Tuesday, August 7, 2018

The God Hole

My sermon this week was based on John 36:24-35.

To download an audio of my sermon, click here.

When I was a child, I had this toy that I am sure many of you had, and my own son is now trying to figure out how to use.  It was a wooden box with different-shaped holes in the sides, through which you were supposed to fit different-shaped pegs, and of course only the right-shaped peg would fit through each of the holes.

Years later, a friend of mine referred to "The God Hole", referring to that space in him that only God would fit into.  He explained that over the course of his life, he had tried to put a number of things there: money, possessions, drugs, alcohol, sex...but none of these things satisfied him.  He discovered that God was the only thing for him that would fill that vacancy in his spirit.

I could certainly relate, having been down a number of those same roads, and having found myself at the end of them, totally unsatisfied and spiritually and morally bankrupt to boot.  Chances are, most of us can relate.

Jesus today speak of himself as "the bread of life", saying that whoever comes to him will never hunger and never thirst.  As I child, I remember being somewhat disappointed by the Eucharist because I was hungry immediately after taking it!

Of course, now that I am a little older, I have had cause to reflect on what Jesus actually meant by those words.  He is, of course, not talking about bread that feeds our body.  He is talking about bread that feeds the soul.

This would have been a much more poignant metaphor in his own time and place.  In our time and place, bread is but one of literally thousands of things we can eat to nourish our bodies, and in fact in recent years, the nutritive value of bread has been called into question.

In Jesus' time, bread was much more important, partially due to the fact that in a time which pre-dated refrigeration and many of the other preservation techniques we now employ, grain could be stored for long periods of time.  Bread quite literally was the stuff of life.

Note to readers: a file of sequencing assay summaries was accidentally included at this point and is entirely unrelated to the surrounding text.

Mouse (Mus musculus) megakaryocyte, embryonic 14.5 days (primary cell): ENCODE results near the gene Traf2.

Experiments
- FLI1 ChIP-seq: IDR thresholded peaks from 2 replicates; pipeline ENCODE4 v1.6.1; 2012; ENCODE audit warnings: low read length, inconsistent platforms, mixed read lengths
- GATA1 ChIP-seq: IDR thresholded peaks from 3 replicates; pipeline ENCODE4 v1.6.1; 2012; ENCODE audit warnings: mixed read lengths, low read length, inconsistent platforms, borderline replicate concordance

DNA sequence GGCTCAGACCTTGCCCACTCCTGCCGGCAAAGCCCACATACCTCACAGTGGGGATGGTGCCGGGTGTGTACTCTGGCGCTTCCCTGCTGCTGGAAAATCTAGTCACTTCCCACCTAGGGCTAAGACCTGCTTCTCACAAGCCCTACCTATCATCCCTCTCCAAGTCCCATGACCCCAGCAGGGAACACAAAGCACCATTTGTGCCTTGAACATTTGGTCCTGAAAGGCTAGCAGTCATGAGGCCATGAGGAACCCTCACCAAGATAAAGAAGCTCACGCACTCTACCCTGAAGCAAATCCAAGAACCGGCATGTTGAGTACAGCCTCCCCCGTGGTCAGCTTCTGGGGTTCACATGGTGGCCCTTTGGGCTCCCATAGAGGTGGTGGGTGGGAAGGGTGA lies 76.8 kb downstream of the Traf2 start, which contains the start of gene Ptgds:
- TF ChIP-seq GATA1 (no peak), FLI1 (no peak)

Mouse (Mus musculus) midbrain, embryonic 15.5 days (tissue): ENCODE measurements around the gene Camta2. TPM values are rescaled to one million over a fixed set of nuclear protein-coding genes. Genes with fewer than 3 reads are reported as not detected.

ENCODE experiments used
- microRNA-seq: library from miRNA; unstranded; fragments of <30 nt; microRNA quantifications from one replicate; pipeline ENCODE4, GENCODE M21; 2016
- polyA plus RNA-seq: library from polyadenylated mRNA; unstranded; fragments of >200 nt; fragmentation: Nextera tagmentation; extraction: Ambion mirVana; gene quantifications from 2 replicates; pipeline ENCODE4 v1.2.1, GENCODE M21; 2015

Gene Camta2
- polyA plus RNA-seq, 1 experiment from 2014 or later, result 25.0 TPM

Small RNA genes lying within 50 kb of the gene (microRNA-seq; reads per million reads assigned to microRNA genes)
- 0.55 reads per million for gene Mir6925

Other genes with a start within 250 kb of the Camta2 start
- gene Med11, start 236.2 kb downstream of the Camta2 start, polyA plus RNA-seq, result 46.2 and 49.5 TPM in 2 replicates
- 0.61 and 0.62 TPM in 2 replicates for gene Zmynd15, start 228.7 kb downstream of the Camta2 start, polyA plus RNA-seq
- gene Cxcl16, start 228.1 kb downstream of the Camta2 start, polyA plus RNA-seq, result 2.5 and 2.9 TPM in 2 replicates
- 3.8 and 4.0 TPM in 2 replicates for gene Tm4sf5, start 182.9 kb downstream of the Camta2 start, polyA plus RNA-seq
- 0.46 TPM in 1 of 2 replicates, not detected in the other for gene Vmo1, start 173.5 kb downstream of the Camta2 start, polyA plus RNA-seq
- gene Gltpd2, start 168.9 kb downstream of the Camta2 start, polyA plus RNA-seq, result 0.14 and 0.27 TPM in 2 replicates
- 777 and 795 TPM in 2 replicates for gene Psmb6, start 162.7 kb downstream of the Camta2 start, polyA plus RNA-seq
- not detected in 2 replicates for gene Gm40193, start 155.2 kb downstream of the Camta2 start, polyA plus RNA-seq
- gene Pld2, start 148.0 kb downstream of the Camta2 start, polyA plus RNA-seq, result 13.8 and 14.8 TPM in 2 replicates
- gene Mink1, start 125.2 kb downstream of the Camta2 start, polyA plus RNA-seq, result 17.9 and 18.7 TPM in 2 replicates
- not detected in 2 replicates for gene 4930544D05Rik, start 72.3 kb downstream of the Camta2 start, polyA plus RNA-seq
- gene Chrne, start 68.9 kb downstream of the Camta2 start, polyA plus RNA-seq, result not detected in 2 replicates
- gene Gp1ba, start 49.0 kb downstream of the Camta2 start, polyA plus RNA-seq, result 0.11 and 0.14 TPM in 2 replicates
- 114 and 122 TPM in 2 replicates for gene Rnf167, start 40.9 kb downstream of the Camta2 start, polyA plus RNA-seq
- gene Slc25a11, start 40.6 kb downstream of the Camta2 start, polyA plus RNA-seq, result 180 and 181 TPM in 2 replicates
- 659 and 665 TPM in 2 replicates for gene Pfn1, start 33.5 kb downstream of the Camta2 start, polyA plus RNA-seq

Many of us are diligent consumers: we read labels to make sure that what we are putting in our bodies is healthy and nourishing, but why are we not more careful about what we put into our spirits?  Why do we insist on seeking stuff, money, respect or even other people to fill the empty spaces in our souls when we have proven to ourselves time and time again that those pegs simply do not match up with the empty spaces?

I don't actually know the answers to those questions.  Maybe it has to do with the fact that we can immediately go out and buy something that makes us feel better for just a few minutes, and feeling better spiritually often takes longer to achieve.  Maybe it has to do with our culture that emphasizes stuff and does not emphasize personal emotional or spiritual wellness.

Either way, I think we know in our heart of hearts that certain roads we are currently on are simply not going to be satisfying, no matter how long or how far we trudge them.

Today I would like to encourage us all to seek new paths of meaning, to place our spiritual well-being at our centers, to place God where he needs to be.

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